Last Leap

He thought he wanted to end his life but an unseen figure saved him just in time.

by
- Posted on Mar 20, 2015

Kevin Hines gazes out at the bridge from which he once made a near-sucidal leap

Every year, thousands flock to San Francisco to walk across that fabled vermilion span, the Golden Gate Bridge. They come for the sweeping views of the city, the fog-wreathed hillsides abutting cold gray waters. The bridge rises 220 feet above the bay. Below, sharks and sea lions swim and dangerous currents churn. Tourists crowd the walkway, braced against the wind, snapping photos.

On a cool, foggy September afternoon, I boarded a bus to the Golden Gate Bridge. I wasn’t a tourist. I didn’t care about the view. I was going to jump.

I sat at the back of the bus, nervously eating a packet of Skittles I’d stolen from a drugstore. In my backpack I carried a one-paragraph note I’d written to my family and friends. I wiped tears from my cheeks, half hoping someone might ask what was wrong. No one did.

I was 19. Recently diagnosed with bipolar disorder. But this was more than a mood swing. My biological parents were drug addicts. I was taken away from them when I was just a toddler. My father later died during a drug bust.

I was adopted by a good family and given a loving upbringing. But my adoptive parents divorced when I was in high school, undermining my sense of security. My high school drama teacher, who’d been like another father to me, inexplicably committed suicide. My older sister Libby, also adopted, had been hospitalized for anorexia.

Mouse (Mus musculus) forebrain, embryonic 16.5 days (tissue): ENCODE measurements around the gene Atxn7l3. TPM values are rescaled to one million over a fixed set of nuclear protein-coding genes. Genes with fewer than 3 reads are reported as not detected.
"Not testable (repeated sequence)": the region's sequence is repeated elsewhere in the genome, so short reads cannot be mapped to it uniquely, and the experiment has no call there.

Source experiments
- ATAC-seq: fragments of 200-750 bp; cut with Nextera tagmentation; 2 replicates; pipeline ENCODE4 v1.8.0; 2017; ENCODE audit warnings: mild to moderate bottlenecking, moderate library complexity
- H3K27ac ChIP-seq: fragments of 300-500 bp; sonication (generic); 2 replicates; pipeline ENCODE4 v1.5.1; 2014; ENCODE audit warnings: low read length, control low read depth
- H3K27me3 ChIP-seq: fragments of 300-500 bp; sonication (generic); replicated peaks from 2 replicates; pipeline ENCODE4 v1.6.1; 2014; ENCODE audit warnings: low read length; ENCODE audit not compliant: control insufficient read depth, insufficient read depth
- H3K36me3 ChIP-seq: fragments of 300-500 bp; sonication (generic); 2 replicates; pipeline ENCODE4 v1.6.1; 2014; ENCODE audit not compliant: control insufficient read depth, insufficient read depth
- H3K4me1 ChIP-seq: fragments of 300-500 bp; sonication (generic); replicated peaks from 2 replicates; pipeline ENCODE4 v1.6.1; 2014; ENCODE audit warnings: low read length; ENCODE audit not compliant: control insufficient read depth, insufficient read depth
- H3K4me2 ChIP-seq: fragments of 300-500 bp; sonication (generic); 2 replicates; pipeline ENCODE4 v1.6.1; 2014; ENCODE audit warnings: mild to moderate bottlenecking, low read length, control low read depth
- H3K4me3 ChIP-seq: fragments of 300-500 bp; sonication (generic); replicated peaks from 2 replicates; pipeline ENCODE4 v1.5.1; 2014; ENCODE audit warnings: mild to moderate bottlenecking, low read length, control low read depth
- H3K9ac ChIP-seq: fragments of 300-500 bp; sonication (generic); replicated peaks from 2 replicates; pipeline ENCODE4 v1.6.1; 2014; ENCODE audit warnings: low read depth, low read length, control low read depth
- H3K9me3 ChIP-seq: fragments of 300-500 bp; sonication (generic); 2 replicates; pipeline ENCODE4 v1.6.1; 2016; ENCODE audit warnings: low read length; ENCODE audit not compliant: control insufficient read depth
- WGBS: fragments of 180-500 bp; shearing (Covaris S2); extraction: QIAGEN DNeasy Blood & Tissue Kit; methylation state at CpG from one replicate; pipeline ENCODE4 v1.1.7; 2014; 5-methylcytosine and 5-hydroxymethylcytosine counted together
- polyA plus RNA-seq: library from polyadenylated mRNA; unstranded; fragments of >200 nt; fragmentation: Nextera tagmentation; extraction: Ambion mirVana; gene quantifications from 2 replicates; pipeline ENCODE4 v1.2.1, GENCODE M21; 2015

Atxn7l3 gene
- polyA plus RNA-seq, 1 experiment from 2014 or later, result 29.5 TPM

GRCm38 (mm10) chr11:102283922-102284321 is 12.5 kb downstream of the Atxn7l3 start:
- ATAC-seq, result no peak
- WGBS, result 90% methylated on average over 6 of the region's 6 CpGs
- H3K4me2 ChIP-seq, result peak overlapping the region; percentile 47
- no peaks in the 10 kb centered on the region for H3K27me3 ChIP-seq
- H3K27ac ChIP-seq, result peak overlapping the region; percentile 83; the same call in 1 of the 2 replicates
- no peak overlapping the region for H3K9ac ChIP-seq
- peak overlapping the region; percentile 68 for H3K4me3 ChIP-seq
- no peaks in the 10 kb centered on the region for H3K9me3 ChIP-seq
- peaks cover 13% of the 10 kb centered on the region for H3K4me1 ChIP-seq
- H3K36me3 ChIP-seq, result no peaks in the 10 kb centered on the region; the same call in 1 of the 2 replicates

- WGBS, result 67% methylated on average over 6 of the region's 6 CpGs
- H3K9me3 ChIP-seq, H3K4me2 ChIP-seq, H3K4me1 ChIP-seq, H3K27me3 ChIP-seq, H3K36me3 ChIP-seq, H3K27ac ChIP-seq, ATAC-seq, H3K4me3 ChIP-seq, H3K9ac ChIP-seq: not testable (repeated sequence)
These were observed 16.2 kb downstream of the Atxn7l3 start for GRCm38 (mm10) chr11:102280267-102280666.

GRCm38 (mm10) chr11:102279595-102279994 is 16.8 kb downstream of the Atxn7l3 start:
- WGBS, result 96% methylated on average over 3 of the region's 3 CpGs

My life was collapsing around me and I was collapsing with it. I had horrifyingly real visions of demons shouting that I deserved to die. Paranoid delusions, I knew, but so real I couldn’t take their abuse anymore.

I wrote my note, tiptoed into my dad’s room while he was still asleep to whisper goodbye, and then left the house, stopping at my college to drop my classes so no one would have to hassle with it after I was gone.

I got off the bus and walked slowly toward the midpoint of the 1.7-mile span, where I would leap and be free, dead the second I hit the water. Die! You must die! the demon voices shouted, impatient. But my legs felt heavy. Some small part of me yearned to live.

If one person, just one person, asks if I’m all right, I won’t jump. I looked furtively at the faces I passed. Didn’t anyone see me, cowering from the tormenting voices?

Someone approached! A beautiful young woman in a stylish outfit waved at me. My heart soared.

“Excuse me, will you please take my picture?” she asked in a European accent. She posed beside the guardrail and smiled.

Numbly, I took her camera and snapped a few shots. I barely heard her thank me before she walked away. Tears rolled down my face. I didn’t even try to hide them. “No one cares!” I shouted into the wind.

I braced myself. Running light and fast, I reached the guardrail and vaulted over it. My feet found a ledge, where I could have perched and waited for someone—a cop, maybe a concerned passerby, anyone to talk me back over the rail.

I didn’t wait. I jumped.

Rushing air screamed in my ears, drowning out even the demonic voices. I plunged headfirst, fast as a speeding car. The green, churning water raced toward me. All of the problems, the depression, the loneliness, the helplessness and confusion that had driven me over the side of the bridge—all of it suddenly felt inconsequential compared with ending my life.

What have I done? Oh my God, what have I done?